5. I guess we’re with the group of people who feel that random acts of terrorism (both foreign AND DOMESTIC) can happen anywhere. Nevertheless, we try to be aware of what’s happening in our surroundings as well as letting friends and family know our itinerary and registering with the STEP program. Unfortunately, the increasing climate of fear that has been created by both terrorists AND political opportunists in the US does nothing positive and keeps people from exploring a world which would help increase tolerance and understanding of different customs and religions. And in a perfect note of irony I couldn’t help but notice the reasons for issuing a Travel Alert “might include an election season that is bound to have many strikes, demonstrations, or disturbances…” 🙂

  6. I was just in Istanbul before it was rocked by a series of bombs in the tourist areas and have to say that it would make me a bit nervous to return. There seemed to be quite a bit of security in place already and to have such horrific acts of terrorism take place anyway, makes me very wary. I would likely go alone but not take family members — such as my grandchildren — until things settle down. I see people taking chances on travel in Mexico ( night buses through cartel controlled states for example) and while nothing might happen, in some cases disaster does strike.

  7. We have two trips to Europe planned for this year and we won’t be changing plans. Danger is everywhere, but it is usually slight. Like our pilot son says, the most dangerous part of a flight is the drive to the airport.

  8. Very good practical advice! The point about visiting smaller towns is a good one. And if we explore Europe on our own later this year, this is where we\’d focus our explorations. We usually like to escape the bustle of the big cities after a few days anyway. We\’re scheduled to visit Europe by cruise this summer – we may have to cancel since we might be moving right then! (But it won\’t be because of terrorism.)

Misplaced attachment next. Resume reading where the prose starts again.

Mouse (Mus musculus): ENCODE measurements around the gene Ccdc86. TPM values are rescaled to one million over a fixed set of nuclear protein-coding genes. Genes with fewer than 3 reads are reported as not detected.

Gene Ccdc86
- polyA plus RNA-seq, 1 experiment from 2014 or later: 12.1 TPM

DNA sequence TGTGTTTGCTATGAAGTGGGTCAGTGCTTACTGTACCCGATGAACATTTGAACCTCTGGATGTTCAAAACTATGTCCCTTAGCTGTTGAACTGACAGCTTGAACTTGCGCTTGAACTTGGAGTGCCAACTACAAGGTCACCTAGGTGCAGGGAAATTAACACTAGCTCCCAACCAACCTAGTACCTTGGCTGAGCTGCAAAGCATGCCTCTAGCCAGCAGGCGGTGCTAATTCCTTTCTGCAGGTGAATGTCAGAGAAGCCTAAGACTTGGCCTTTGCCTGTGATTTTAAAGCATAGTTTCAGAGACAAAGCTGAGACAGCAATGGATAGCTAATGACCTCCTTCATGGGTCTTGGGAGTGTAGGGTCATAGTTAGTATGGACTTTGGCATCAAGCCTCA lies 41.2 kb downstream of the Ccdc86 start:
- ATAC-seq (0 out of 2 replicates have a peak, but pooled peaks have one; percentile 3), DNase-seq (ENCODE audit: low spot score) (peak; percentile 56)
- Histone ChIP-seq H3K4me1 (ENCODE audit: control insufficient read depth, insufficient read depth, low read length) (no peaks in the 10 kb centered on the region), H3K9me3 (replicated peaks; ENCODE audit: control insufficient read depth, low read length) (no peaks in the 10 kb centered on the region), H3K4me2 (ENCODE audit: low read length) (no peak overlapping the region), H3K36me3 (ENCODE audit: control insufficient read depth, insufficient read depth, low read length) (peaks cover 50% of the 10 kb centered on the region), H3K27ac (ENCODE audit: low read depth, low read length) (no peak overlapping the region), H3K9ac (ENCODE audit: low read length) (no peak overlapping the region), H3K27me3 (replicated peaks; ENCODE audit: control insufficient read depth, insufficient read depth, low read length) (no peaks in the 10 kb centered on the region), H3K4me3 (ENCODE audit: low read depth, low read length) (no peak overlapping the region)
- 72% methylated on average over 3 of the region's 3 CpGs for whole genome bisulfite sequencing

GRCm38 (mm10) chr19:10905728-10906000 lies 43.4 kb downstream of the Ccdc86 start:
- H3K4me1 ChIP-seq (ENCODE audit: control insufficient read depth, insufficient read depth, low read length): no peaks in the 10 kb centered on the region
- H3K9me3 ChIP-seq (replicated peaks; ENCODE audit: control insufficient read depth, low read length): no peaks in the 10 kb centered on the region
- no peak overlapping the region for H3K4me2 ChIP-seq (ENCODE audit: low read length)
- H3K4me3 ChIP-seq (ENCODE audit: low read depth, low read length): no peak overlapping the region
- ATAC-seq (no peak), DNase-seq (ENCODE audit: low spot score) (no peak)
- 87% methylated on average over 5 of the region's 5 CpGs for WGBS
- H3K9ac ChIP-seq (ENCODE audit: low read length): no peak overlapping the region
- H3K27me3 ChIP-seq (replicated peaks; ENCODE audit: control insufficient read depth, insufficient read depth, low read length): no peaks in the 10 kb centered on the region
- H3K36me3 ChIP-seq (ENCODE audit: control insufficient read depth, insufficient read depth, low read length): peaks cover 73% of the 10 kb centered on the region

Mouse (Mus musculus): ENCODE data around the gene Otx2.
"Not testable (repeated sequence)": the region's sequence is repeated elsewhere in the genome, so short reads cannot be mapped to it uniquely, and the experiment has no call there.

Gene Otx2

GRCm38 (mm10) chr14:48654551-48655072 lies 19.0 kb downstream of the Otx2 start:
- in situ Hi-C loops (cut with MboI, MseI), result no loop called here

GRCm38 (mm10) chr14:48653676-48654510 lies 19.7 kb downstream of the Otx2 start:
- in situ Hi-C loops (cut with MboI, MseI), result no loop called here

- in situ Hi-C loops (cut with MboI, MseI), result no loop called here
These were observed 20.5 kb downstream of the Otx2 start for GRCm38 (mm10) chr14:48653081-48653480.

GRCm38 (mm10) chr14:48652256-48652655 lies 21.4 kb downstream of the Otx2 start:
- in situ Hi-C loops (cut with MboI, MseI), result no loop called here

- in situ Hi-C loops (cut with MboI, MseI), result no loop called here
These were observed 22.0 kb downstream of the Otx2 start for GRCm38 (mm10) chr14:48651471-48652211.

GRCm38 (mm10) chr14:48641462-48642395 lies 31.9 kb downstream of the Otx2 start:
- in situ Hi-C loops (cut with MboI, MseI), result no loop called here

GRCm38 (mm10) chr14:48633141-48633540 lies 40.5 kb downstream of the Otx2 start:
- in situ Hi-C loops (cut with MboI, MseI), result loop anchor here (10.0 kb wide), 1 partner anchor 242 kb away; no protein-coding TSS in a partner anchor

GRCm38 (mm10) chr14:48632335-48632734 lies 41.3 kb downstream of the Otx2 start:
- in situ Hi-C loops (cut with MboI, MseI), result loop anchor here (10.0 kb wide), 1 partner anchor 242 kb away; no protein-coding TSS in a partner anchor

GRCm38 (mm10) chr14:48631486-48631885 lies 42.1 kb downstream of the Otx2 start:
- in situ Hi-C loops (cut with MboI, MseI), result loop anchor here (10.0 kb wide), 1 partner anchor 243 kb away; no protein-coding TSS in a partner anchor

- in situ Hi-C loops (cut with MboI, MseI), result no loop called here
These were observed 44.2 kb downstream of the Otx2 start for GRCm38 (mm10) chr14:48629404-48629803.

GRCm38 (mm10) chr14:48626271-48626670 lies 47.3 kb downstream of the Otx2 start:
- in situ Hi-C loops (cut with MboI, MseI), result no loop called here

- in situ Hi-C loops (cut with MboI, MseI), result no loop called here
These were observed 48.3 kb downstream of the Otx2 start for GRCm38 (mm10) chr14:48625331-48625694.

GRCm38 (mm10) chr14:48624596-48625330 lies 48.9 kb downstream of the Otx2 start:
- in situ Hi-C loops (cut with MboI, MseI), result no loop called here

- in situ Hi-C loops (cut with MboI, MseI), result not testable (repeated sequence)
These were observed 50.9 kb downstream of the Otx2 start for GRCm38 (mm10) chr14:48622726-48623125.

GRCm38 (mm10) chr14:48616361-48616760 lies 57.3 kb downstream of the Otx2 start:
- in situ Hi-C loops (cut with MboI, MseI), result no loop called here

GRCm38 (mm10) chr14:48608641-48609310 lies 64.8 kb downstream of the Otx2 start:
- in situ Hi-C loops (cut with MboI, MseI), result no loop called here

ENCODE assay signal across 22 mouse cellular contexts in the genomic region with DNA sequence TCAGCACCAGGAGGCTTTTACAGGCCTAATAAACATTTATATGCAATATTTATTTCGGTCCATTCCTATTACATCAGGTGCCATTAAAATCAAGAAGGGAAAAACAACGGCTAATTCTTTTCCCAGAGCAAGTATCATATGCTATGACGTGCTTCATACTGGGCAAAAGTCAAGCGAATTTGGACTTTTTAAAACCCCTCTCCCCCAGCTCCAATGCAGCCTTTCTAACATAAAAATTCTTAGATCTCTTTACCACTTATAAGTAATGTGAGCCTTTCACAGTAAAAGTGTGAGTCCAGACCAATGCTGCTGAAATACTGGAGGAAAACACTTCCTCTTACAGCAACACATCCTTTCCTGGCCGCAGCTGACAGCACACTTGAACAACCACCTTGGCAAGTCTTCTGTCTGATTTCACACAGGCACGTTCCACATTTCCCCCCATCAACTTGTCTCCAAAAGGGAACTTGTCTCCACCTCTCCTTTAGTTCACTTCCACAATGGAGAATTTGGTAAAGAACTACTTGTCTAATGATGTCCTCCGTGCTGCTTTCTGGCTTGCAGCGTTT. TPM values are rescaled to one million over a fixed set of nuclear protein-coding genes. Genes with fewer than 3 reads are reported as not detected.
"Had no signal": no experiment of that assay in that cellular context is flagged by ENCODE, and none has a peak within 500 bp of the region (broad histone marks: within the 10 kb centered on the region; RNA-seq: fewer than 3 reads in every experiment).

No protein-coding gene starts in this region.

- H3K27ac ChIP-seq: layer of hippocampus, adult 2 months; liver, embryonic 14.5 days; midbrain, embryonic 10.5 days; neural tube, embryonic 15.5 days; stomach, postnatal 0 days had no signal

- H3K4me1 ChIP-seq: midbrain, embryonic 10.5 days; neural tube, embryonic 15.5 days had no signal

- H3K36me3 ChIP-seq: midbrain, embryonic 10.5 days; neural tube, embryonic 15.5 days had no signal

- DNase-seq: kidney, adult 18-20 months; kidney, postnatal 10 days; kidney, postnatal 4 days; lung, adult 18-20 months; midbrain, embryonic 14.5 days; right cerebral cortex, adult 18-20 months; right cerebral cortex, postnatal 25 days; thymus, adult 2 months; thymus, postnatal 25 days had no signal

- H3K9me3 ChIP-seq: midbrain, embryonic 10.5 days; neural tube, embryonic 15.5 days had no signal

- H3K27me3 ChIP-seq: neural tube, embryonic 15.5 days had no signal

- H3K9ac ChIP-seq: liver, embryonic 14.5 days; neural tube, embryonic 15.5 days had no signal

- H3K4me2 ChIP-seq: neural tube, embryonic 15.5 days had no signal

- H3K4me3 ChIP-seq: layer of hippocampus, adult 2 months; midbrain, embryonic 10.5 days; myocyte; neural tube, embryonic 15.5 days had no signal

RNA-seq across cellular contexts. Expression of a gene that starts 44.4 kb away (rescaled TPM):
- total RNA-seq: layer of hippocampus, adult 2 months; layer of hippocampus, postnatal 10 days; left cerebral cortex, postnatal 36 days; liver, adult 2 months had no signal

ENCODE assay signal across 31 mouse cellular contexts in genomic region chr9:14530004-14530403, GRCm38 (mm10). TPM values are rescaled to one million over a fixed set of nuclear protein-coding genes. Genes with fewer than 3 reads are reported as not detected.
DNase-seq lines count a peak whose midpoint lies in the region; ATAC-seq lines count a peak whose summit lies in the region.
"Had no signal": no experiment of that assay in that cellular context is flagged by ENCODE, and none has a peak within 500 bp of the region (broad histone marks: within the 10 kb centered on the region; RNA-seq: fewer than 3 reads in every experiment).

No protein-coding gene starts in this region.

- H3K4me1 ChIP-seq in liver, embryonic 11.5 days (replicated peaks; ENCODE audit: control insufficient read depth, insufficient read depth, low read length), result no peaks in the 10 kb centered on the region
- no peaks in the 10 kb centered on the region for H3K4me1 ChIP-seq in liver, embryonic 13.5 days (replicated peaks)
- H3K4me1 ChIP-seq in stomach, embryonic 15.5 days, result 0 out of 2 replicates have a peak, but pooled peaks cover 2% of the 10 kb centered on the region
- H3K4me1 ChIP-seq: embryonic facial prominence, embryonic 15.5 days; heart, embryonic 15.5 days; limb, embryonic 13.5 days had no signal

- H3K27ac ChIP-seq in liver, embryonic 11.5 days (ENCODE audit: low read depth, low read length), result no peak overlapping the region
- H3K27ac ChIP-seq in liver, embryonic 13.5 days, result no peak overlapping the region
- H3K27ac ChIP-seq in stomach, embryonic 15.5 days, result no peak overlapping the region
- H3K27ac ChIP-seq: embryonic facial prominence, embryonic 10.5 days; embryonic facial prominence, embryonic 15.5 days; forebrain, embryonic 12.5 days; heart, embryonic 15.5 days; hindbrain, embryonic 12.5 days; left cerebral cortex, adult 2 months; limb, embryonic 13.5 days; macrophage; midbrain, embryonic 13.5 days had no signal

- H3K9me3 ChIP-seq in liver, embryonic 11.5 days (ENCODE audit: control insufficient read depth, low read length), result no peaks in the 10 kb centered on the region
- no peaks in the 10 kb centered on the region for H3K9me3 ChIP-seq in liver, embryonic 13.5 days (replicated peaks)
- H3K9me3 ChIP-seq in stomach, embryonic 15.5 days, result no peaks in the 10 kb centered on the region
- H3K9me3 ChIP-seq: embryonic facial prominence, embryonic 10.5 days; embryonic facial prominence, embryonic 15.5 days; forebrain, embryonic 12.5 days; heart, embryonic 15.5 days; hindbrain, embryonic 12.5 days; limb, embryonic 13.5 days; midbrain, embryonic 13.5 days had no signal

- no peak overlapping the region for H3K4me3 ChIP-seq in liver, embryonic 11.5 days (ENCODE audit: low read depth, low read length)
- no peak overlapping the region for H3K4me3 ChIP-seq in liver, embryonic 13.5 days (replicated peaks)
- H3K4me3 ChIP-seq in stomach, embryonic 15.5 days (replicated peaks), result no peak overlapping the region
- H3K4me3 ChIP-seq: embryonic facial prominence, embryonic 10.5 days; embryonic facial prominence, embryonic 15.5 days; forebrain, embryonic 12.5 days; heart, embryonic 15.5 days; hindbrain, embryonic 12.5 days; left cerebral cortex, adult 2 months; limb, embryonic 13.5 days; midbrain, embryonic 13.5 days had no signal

9. Thanks for compiling this very timely post. I recently signed up for the STEP program and appreciate the other tips you’ve shared. I didn’t know about Facebook’s Safety Check. I don’t have any European travel booked this year but do have a possible trip that may develop. I’m wondering if editors may decrease coverage of certain European destinations in coming months, thinking their readers may not be interested in reading about them.

  10. Thanks for a very helpful posting about travel alerts and warnings..Great advice about STEP and the information to keep close at hand. However, I would take issue with the advice from Conde Nast Traveler. Avoid markets and cities? Not a chance.

  11. Very well put by Betsy and Anita. I, too, feel it’s become too much of a political tool to encourage more nationalism. As a UK citizen I love travelling around Europe. Admittedly I have never travelled to Belgium but am surprised that a country so at the heart of the E.U. and ‘all that is correct’ seem to have failed in their mechanisms for safety.
    Whilst I wouldn’t take unnecessary risks (I wouldn’t at home either) – I would still like to travel, but with that added element of awareness. I refuse to let political fear dominate.

  12. The alert sounds so very frightening and sort of final, doesn’t it? I think alerts like this are necessary, but seasoned travellers will decide probably to go anyway and avoid big events, crowded places and potential hot spots – although of course there are no guarantees. But danger is everywhere, and not visiting somewhere after an attack is a bit like closing the stable door when the horse has bolted. Would I travel in Europe, yes, cautiously and hopefully – just as I do in Bali (so close to us in WA) where there have also been terrorist attacks in the past.

  13. Great post, Irene. I’ve missed your blog and am glad to be back.

    In Canada, we have a similar program to your STEP program and I am subscribed to it for the travel warnings and alerts. I agree that we can’t stop travelling because there is some perceived danger, but when there is a true warning, we would be foolish to ignore it. There are many other places to go that are not as dangerous as one where a clear warning is issued for our benefit.

  14. I think if we all stayed away from Europe, the terrorists win. However, I think we’d all be wise to take extra precautions like those you curated, and perhaps rethink which countries we really want to visit in the immediate future.